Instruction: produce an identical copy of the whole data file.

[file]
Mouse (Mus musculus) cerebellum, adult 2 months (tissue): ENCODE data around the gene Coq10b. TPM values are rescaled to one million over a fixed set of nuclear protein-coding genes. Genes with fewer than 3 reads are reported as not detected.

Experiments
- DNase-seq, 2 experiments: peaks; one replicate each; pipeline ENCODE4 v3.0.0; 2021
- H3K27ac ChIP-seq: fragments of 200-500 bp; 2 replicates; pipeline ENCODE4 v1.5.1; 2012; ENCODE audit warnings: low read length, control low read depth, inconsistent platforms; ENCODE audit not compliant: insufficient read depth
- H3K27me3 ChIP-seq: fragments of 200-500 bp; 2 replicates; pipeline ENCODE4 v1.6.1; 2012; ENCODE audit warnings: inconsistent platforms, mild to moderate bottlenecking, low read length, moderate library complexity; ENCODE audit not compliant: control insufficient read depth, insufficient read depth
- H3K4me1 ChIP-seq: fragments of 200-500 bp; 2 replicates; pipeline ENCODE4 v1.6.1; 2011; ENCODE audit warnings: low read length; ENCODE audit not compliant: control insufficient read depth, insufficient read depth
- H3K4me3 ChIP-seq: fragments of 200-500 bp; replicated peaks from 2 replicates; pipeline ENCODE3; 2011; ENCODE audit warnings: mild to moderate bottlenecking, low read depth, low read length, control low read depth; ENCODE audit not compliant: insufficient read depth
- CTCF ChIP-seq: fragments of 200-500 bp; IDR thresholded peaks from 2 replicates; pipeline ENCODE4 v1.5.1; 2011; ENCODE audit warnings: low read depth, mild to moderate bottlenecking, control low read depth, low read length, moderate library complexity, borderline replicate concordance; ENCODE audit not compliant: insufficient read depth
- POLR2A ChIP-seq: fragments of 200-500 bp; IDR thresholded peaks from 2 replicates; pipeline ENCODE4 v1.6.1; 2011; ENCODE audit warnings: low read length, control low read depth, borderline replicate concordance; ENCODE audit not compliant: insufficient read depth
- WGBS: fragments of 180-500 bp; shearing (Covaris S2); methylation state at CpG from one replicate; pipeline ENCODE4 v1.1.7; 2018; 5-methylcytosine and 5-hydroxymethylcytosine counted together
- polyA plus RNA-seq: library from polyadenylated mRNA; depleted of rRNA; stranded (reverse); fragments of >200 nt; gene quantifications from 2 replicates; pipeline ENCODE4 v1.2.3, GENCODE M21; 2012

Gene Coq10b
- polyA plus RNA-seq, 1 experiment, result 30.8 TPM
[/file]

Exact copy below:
Mouse (Mus musculus) cerebellum, adult 2 months (tissue): ENCODE data around the gene Coq10b. TPM values are rescaled to one million over a fixed set of nuclear protein-coding genes. Genes with fewer than 3 reads are reported as not detected.

Experiments
- DNase-seq, 2 experiments: peaks; one replicate each; pipeline ENCODE4 v3.0.0; 2021
- H3K27ac ChIP-seq: fragments of 200-500 bp; 2 replicates; pipeline ENCODE4 v1.5.1; 2012; ENCODE audit warnings: low read length, control low read depth, inconsistent platforms; ENCODE audit not compliant: insufficient read depth
- H3K27me3 ChIP-seq: fragments of 200-500 bp; 2 replicates; pipeline ENCODE4 v1.6.1; 2012; ENCODE audit warnings: inconsistent platforms, mild to moderate bottlenecking, low read length, moderate library complexity; ENCODE audit not compliant: control insufficient read depth, insufficient read depth
- H3K4me1 ChIP-seq: fragments of 200-500 bp; 2 replicates; pipeline ENCODE4 v1.6.1; 2011; ENCODE audit warnings: low read length; ENCODE audit not compliant: control insufficient read depth, insufficient read depth
- H3K4me3 ChIP-seq: fragments of 200-500 bp; replicated peaks from 2 replicates; pipeline ENCODE3; 2011; ENCODE audit warnings: mild to moderate bottlenecking, low read depth, low read length, control low read depth; ENCODE audit not compliant: insufficient read depth
- CTCF ChIP-seq: fragments of 200-500 bp; IDR thresholded peaks from 2 replicates; pipeline ENCODE4 v1.5.1; 2011; ENCODE audit warnings: low read depth, mild to moderate bottlenecking, control low read depth, low read length, moderate library complexity, borderline replicate concordance; ENCODE audit not compliant: insufficient read depth
- POLR2A ChIP-seq: fragments of 200-500 bp; IDR thresholded peaks from 2 replicates; pipeline ENCODE4 v1.6.1; 2011; ENCODE audit warnings: low read length, control low read depth, borderline replicate concordance; ENCODE audit not compliant: insufficient read depth
- WGBS: fragments of 180-500 bp; shearing (Covaris S2); methylation state at CpG from one replicate; pipeline ENCODE4 v1.1.7; 2018; 5-methylcytosine and 5-hydroxymethylcytosine counted together
- polyA plus RNA-seq: library from polyadenylated mRNA; depleted of rRNA; stranded (reverse); fragments of >200 nt; gene quantifications from 2 replicates; pipeline ENCODE4 v1.2.3, GENCODE M21; 2012

Gene Coq10b
- polyA plus RNA-seq, 1 experiment, result 30.8 TPM